Written by Dr. Madhav Durbha. This guest post first appeared on Kinaxis’ industry blog, The 21st Century Supply Chain.
These days, not a single supply chain conference I attend goes by without someone mentioning Blockchain. Given the growing chatter, I wanted to share my views on the topic. In fact, my interest in Blockchain further increased as I started dabbling in Bitcoin, an application of the Blockchain technology.
As per Wikipedia, a Blockchain is a continuously growing list of records, called blocks, which are linked and secured using cryptography. Bitcoin is a form of decentralized digital cryptocurrency, not controlled by any nation or issuing bank.
Launched in 2009, Bitcoin was initially written off as a scam or fad. However, to the surprise of naysayers, Bitcoin did survive and is thriving, building quite a following. Here are some factors that are making Bitcoin a very attractive proposition, which are a direct result of the underlying Blockchain technology:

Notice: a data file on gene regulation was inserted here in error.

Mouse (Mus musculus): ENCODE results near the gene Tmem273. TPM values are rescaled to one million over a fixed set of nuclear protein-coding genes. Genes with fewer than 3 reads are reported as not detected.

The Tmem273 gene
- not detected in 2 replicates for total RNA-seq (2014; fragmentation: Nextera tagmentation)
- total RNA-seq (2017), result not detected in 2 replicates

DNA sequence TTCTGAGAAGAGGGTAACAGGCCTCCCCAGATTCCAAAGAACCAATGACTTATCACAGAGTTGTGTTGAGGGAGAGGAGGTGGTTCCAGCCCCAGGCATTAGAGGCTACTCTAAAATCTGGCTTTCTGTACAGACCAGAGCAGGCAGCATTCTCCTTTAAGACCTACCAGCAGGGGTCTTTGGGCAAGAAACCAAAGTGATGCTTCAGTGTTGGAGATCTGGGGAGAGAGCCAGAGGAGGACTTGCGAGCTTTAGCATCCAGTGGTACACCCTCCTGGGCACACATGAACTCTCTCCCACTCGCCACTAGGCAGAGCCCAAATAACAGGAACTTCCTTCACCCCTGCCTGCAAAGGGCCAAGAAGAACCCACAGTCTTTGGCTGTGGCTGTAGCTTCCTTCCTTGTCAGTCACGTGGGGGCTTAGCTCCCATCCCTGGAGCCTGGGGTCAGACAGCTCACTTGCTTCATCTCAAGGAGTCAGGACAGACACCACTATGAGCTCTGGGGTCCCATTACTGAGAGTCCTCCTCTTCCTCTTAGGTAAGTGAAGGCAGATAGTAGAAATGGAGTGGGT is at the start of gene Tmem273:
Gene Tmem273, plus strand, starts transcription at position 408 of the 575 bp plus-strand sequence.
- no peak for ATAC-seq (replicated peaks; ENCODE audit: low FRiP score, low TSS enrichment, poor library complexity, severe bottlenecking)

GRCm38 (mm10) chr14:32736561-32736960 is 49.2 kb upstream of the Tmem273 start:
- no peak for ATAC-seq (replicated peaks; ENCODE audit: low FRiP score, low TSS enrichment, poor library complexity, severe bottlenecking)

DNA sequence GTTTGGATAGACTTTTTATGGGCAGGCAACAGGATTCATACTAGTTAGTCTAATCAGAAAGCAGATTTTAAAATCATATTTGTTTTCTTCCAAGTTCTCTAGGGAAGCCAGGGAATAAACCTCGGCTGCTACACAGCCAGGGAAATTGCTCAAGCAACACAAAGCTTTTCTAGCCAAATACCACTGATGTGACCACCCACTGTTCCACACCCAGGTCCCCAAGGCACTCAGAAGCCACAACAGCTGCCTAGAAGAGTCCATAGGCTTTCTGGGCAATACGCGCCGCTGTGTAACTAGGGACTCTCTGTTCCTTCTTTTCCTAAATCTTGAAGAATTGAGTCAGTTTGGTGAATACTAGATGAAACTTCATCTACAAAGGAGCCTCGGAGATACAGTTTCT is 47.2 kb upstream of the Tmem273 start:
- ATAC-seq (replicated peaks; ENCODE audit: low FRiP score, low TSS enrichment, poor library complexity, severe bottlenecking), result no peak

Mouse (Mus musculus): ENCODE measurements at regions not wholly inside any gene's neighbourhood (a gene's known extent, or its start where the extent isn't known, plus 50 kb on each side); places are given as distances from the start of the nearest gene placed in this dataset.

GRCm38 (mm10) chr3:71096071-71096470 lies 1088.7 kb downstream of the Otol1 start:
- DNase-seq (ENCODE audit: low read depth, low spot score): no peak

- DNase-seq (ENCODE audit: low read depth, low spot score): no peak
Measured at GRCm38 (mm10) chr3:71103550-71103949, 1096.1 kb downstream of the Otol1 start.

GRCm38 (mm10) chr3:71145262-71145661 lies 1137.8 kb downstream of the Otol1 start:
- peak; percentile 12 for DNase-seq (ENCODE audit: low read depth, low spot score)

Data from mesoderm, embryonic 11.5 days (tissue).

- Secure encrypted transactions ensuring privacy of the involved parties: Through a combination of public and private key encryptions facilitated by Blockchain, Bitcoin provides a virtually hacker-proof way of making and receiving payments. This is quite fascinating considering the code behind Bitcoin itself is open source. In a Blockchain, each transaction is recorded to a “block” across a large number of distributed systems. This transaction is then authenticated by each node in the network and is facilitated by individuals like you and me, who are referred to as “miners” in the Bitcoin world. Once recorded, the transaction cannot be altered, and it forever resides in a public distributed ledger that’s shared between the network nodes. The identity of the sender and receiver are protected through the encryption mechanisms. Not surprisingly, some of the early adopters of Bitcoin were those dealing in illegal goods and drugs through the now defunct Silkroad, online marketplace being the most prominent. While any technology can be put to both good and bad use, supply chains require a high degree of privacy and security to ensure validity of transactions for perfectly legitimate reasons – which Blockchain can enable.